What’s Up With the Ending?
The ending of Paradise Lost is one of the most beautiful and depressing scenes in all of English literature. Just think about it: humankind's one chance to have the perfect world (no suffering, no pain, no death, no disease, no angry lions in the forest that might kill you) goes up in smoke! The gates of Paradise are even barred with a "flaming brand," just in case Adam and Eve (the very first human beings ever, according to the Judeo-Christian religious tradition) should get any crazy ideas and try to get back in.
In the last two books of the poem, Adam receives a history lesson from the angel Michael; at the end of the history lesson, Michael leads Adam down from the mountain on which they have been standing. Adam goes and wakes up Eve, and the two of them exit Paradise, holding hands and shedding a few tears. A very big and dangerous world awaits them, but God (in the form of "Providence") will be there to guide them.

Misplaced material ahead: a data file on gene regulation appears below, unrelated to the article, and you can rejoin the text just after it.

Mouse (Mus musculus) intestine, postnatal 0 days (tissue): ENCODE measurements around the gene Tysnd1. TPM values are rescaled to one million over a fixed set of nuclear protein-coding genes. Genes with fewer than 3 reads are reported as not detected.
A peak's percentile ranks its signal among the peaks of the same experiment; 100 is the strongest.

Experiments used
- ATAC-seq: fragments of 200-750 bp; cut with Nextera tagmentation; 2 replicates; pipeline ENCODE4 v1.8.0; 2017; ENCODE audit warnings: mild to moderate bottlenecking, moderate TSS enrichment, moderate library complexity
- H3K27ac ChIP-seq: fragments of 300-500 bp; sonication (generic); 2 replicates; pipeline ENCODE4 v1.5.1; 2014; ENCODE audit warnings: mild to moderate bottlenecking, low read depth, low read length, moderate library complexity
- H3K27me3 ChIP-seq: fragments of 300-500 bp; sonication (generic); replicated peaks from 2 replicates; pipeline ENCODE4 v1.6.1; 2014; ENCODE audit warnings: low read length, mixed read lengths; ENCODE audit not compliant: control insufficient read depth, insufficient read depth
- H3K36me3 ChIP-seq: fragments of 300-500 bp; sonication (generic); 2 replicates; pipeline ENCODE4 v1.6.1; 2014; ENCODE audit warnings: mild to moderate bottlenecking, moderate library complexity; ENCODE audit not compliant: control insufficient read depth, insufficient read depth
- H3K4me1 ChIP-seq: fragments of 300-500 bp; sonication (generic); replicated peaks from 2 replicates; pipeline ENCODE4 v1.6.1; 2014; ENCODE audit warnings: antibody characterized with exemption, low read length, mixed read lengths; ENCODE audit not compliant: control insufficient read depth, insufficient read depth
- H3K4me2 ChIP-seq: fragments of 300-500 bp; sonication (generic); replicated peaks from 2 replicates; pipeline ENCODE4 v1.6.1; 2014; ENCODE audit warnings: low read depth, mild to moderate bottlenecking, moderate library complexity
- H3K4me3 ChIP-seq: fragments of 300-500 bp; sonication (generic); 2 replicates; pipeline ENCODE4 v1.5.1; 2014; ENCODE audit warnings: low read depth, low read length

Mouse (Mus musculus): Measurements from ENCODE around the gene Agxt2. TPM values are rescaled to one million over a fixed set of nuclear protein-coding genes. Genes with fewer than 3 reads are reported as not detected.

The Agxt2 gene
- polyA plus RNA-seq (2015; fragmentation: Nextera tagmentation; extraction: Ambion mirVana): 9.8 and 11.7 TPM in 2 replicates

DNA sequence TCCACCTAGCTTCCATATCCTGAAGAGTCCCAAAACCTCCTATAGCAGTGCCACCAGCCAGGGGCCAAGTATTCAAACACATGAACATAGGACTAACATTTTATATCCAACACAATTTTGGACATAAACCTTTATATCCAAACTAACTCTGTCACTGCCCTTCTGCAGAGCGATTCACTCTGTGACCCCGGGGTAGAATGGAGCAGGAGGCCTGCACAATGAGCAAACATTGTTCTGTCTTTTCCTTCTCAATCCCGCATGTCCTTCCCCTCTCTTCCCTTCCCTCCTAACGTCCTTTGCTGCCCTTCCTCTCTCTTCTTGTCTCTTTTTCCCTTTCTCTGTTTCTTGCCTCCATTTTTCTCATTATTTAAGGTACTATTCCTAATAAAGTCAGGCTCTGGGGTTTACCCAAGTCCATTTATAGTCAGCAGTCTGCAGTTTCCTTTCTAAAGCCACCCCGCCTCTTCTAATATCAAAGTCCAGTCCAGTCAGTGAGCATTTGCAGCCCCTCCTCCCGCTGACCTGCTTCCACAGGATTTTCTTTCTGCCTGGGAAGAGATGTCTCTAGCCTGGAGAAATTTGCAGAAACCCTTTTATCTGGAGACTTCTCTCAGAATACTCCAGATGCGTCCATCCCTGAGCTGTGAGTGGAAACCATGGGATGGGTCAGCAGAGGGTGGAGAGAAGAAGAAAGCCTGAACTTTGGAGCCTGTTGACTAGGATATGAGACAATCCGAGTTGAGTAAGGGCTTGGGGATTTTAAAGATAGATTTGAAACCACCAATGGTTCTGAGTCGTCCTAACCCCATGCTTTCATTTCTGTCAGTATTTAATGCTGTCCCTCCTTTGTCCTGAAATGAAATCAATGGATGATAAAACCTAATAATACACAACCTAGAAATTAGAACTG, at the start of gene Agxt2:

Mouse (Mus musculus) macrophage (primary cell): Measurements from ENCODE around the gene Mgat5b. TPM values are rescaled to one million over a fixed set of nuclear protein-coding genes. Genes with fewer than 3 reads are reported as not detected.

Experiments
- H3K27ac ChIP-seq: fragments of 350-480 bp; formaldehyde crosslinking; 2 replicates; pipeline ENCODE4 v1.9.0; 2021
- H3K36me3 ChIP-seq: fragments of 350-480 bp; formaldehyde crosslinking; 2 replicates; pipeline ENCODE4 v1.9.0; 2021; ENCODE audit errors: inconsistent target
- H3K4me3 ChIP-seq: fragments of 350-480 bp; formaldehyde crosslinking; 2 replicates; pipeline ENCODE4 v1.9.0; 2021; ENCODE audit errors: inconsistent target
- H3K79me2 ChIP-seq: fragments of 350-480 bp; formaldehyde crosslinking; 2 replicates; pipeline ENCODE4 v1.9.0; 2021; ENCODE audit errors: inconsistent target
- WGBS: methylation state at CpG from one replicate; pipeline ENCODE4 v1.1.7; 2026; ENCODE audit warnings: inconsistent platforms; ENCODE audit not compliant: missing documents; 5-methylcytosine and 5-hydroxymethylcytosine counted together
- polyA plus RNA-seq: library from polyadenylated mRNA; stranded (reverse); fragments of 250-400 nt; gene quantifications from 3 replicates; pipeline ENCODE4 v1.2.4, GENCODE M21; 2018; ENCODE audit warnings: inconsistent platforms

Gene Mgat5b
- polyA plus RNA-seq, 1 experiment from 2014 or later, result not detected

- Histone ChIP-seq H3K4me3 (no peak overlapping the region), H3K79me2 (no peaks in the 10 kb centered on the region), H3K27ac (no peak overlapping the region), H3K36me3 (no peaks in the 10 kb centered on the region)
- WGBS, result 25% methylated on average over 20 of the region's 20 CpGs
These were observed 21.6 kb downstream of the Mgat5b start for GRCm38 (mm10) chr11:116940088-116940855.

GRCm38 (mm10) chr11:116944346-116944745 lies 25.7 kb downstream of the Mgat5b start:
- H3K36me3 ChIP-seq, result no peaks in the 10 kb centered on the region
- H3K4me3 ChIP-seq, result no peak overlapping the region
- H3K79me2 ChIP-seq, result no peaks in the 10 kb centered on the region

First, Adam and Eve's entrance into the world that is "all before them" marks the beginning of human history, from the Christian perspective. It is the beginning of the world of death, sickness, labor, war, etc. that we all know. In a sense, then, the "end" of Paradise is the beginning of human history as we know it now, the time between Eden (the beginning) and the apocalypse (the end of the world).
Second, this departure from Paradise also marks the beginning of the end for older types of literature, such as epic and religious poetry (Paradise Lost is both). Indeed, critics have often noted how English literature underwent many changes in the wake of Paradise Lost; within 40 years satire and comedy were the dominant genres, and within another 50 the novel began its ascendancy. As you can see, none of this happened overnight; it took some time, but eventually writers realized that they either didn't want to be all serious like John Milton, or that everyday life was way more interesting than angels and demons, or that Milton was just better than them and there was no point in trying to outdo him.
Whatever the causes (and there were a ton of them), literature changed a lot after Paradise Lost. It's almost as if Adam and Eve's departure from a supernatural place like the Garden of Eden – remember angels fly down from heaven and hang out here! – corresponds to a decline in literature about religious subjects. Milton didn't "intend" this, but that doesn't mean it's not true.